speech pathology, which statistically is 95 percent women, so we have a IW very tightknit relationship here. Erin first got involved with MAICO about six years ago. “My grandfather was actually a patient here,” she shared. “I met Cathy through a friend of a friend and started working here. Then, I took a little time off and finished my doctorate in audiology, and came back to MAICO two years ago. We have a lot of fun together and we all support each other, both at work and personally. It’s the best job I’ve ever had.” Crystal Thomas, a New York State registered hearing aid dispenser, has been a part of MAICO for three-and-a-half years. She expressed similar sentiments. “It’s more like a family here,” she explained. “It’s a friendly, relaxing environment where everyone feels comfortable, and we can do what we need to for our patients.” Catherine splits up her week so she is able to consult with patients and fulfill her administrative duties as an owner. She admits she’ll stay a little later to make sure everything is done — and done well. “I work better without interruptions,” she said. “Then I can focus on things a little bit better. You have to be willing to invest the time. It’s not just a 9-to-5 job. You take it home with you. If you’re passionate about what you’re doing, it’s not a job. “What has kept me in this as long as I have been is willingness to change,” she continued. “You have to be willing to reinvent yourself and take on a different role in order to move forward. With any job, you can fall into a stale routine, so know when to move on from that. Surround yourself with successful people that support your ideals and goals. It has to be a team effort.” Catherine and the women of MAICO all take great pride in their work, but it doesn’t come without some frustrations. “There are always headaches that come with owning a practice,” said Catherine. “You can get bogged down in the administrative functions, like the paperwork.” Regardless of the road bumps, MAICO has been Catherine’s life’s work for more than 35 years and remains so today. She and her staff have worked hard to weave an environment of passion, fun and camaraderie to grow the patient trust and community impact needed to be successful. “To me, the most important thing for MAICO is that we treat people with respect,” concluded Catherine. “Patients are treated with the utmost care and concern when they are being counseled and taught to use their hearing aid. They’re really given instruction and education about their hearing loss, and what’s to be expected with a hearing aid. I would rather have someone here every single day working out the problem, than to have a client be dissatisfied and put the hearing aid away in a drawer. As a legacy, I want to know that we’ve done the absolute top job we can for all individuals.” For more information on MAICO Hearing Aid Service¬, visit

words ::IN HER OWN



Finding Grace words



It started in the most unexpected way, really — this thing that has taken over my heart. I didn’t want to love it, but here I am, head over heels in love with these tiny souls and their beautiful stories. I am a photographer who works primarily with families and children in the Central New York area. I love what I do, but at no point did I set out to do this kind of work. It found me.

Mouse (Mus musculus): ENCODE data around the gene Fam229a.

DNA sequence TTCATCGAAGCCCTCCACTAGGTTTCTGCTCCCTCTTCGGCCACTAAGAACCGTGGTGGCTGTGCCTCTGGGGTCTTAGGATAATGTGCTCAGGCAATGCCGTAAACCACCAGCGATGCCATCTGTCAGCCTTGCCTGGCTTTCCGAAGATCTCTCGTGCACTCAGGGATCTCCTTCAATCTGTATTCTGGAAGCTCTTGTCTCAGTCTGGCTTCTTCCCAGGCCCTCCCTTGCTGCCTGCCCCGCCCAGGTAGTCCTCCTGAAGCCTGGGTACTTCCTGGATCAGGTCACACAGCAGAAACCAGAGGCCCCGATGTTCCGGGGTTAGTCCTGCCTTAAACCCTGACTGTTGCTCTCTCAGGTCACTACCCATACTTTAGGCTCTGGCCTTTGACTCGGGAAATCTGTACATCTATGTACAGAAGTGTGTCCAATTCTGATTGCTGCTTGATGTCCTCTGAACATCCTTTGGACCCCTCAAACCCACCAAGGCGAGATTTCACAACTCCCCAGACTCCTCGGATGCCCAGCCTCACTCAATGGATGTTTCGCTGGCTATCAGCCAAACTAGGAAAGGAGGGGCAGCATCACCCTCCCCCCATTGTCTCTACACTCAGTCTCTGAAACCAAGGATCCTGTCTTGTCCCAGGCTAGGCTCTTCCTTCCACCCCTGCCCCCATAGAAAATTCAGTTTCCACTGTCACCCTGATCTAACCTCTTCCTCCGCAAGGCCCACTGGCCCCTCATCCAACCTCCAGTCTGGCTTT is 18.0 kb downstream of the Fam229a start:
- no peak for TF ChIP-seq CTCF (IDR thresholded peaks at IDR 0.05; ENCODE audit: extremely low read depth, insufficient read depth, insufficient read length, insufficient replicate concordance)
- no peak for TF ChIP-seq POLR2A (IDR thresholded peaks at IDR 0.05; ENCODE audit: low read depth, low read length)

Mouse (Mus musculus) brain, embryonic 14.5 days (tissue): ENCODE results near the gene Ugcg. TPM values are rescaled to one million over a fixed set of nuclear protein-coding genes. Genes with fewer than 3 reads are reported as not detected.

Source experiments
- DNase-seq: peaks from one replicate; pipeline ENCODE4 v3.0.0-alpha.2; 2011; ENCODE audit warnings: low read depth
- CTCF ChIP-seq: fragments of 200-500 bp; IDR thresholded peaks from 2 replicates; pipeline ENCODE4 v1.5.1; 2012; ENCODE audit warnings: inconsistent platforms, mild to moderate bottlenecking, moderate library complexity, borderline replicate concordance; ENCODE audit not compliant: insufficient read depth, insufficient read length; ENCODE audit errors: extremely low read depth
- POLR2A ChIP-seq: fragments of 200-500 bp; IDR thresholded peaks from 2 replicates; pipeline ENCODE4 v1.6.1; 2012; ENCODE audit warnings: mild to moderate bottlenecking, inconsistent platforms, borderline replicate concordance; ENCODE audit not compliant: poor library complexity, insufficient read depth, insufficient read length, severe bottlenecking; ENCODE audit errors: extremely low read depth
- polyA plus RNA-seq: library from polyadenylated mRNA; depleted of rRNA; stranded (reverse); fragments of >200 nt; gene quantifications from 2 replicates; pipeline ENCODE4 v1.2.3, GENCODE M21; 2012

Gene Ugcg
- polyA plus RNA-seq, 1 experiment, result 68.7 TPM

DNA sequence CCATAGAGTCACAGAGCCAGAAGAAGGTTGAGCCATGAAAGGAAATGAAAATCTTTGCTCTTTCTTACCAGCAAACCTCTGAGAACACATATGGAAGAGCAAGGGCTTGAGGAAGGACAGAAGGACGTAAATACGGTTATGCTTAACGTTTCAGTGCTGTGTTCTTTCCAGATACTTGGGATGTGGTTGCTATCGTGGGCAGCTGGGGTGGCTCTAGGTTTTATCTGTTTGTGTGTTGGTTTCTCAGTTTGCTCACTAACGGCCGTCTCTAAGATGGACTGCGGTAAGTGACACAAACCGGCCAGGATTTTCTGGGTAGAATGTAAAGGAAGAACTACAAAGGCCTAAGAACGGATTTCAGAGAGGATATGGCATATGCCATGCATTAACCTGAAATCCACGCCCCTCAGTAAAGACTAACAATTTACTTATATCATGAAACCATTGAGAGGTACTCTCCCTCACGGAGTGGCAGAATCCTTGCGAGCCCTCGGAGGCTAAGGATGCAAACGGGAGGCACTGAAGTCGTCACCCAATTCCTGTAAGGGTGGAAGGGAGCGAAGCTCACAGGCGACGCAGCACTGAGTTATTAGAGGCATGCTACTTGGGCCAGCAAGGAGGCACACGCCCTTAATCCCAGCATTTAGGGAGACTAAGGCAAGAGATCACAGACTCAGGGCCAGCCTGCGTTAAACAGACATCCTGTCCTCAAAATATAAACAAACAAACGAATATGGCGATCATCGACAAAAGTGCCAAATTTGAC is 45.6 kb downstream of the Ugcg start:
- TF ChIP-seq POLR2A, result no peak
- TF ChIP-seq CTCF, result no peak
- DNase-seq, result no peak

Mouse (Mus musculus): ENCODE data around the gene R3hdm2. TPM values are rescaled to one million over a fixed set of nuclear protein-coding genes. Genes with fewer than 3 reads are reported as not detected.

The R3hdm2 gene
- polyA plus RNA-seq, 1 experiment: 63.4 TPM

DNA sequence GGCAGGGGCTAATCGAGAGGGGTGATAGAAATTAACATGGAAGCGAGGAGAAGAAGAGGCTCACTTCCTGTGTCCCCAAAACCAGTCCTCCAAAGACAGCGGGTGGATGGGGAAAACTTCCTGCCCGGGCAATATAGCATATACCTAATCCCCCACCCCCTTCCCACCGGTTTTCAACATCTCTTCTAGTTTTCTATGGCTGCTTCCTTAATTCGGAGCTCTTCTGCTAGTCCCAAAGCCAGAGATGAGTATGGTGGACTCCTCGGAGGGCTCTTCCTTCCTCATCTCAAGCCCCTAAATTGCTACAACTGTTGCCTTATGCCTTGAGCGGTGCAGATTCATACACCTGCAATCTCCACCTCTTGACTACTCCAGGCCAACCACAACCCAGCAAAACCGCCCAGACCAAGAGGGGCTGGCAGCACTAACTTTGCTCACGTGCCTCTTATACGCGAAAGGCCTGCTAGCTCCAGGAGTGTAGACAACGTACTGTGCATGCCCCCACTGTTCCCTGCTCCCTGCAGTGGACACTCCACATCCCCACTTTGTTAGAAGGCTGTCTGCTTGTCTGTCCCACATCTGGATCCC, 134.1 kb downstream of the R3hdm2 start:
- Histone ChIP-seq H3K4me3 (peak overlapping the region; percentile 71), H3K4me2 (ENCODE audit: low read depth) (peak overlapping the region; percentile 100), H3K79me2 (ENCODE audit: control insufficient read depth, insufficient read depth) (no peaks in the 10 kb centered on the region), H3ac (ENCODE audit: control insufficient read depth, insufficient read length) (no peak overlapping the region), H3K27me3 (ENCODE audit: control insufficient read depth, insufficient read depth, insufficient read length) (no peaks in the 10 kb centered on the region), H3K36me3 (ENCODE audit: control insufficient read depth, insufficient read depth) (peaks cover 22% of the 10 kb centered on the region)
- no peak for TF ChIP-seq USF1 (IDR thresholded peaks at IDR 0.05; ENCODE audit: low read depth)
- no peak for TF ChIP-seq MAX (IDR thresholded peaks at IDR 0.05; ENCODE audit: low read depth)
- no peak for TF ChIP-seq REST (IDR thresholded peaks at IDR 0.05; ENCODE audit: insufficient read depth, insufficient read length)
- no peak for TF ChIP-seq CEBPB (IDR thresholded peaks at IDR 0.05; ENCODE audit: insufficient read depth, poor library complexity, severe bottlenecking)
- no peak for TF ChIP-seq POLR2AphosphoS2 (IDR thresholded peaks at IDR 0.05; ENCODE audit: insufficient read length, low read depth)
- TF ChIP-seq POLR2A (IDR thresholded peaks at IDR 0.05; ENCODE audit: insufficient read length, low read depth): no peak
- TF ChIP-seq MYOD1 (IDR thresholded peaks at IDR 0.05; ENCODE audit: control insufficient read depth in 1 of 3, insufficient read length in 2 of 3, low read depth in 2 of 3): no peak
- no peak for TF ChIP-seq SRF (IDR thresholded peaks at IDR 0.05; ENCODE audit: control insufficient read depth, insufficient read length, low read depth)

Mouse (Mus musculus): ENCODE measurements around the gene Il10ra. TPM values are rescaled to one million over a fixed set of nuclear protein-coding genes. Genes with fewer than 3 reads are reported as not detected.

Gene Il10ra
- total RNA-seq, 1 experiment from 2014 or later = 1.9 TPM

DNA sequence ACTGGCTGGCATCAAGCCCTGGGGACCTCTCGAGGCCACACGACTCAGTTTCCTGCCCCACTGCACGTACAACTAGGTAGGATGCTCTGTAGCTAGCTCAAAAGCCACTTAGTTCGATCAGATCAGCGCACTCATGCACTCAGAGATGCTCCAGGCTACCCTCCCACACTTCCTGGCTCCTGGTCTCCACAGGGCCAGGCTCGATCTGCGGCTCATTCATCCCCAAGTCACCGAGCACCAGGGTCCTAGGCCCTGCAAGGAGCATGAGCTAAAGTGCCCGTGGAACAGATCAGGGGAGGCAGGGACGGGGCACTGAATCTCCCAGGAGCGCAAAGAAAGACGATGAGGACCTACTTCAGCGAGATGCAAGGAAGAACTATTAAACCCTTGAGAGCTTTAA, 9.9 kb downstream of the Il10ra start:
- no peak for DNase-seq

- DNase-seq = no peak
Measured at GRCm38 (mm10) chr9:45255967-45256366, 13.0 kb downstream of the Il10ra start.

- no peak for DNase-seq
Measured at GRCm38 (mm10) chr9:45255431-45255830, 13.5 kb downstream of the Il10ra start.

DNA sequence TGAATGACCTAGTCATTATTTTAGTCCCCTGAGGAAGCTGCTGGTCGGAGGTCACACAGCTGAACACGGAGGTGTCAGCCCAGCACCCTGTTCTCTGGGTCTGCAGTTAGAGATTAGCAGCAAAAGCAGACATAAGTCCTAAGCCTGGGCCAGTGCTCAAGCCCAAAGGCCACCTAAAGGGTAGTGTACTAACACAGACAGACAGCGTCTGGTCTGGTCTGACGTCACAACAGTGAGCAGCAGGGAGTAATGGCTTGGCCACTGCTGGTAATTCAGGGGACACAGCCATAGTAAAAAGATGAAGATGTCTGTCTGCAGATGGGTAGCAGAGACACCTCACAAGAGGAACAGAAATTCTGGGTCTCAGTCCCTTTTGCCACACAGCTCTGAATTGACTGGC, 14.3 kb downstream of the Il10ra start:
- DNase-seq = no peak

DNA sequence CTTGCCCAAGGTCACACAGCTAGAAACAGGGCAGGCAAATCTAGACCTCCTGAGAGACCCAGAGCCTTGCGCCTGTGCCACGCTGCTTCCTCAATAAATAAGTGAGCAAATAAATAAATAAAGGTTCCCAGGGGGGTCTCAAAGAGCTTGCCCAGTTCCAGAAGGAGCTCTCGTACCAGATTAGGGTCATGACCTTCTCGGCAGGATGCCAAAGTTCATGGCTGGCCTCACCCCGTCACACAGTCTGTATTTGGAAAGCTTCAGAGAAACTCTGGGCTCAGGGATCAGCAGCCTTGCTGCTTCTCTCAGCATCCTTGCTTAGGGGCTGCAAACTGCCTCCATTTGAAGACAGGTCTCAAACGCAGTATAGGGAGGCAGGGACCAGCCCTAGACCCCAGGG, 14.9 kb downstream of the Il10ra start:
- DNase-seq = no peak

About a year and a half ago, I was asked if I would ever do hospital photography. I didn’t hesitate in saying I didn’t think it would be a good fit for me. I wasn’t confident in my skill level, and I knew myself well enough to know that grace wasn’t my strength. I seriously didn’t know if I could keep my own emotions in check if faced with a child or a baby who was ill, so I declined. Repeatedly. Lucky for me, I had an amazing friend, Kara, who absolutely believed in me — not only in my skill level, but, more importantly, in me. Kara was working for CompassioNET, a pediatric palliative care program that supports families caring for children with a life-threatening illness, and she called one day with a request to meet a young mother who was due to deliver shortly and wanted photos of her child. With a surge of confidence I agreed, and with that commitment, my life changed. I’ll never forget that day, walking into the unknown. As I stepped into the room and saw that young mom looking at me, shielding her sweet baby girl behind her swaddling blanket, my heart connected with hers. I looked down at this tiny baby with abnormalities beyond what I had ever known could exist, and I saw the most beautiful soul. I wanted to honor her and the love that her mother felt for her. As I set about photographing her short little life, I was amazed at the incredible amount of grace that was present in the room. Not ever having any experience in this type of setting, I was surprised at how comfortable I was. It was sad and incredibly beautiful at the same time, and that’s when I realized that this was a gift for both of us. It was 18 long years ago that I had lost my own little girl in a miscarriage — long before photographing that sort of thing was as acceptable as it is today. Other than a handful of medical records and a sore heart, I have nothing to remind me of her. I never want another family to feel that way. It’s been about a year since I started this journey, and in that time, I have been honored to witness and document the lives of so many children, from 10-ounce babies to full-term ones and several medically fragile children, as well. I’m inspired to see that there seems to be a shift in our culture that’s slowly taking place. I have clients who proudly display the photos of their children for all to see, no longer a secret that makes others uncomfortable, but beautiful art that tells a story of love. Until recently, I have operated this part of my business in a nonprofit way, and now I can say that I’m so grateful for the support of CompassioNET, which provides me with payment for a typical onehour shoot. That being said, I have never stayed for only an hour. These things take time; families are under an enormous amount of emotional stress and allowing things to unfold naturally is so important. We talk a little about how this is going to hurt for a very long time, but for this time that we have together, we are going to focus on how beautiful this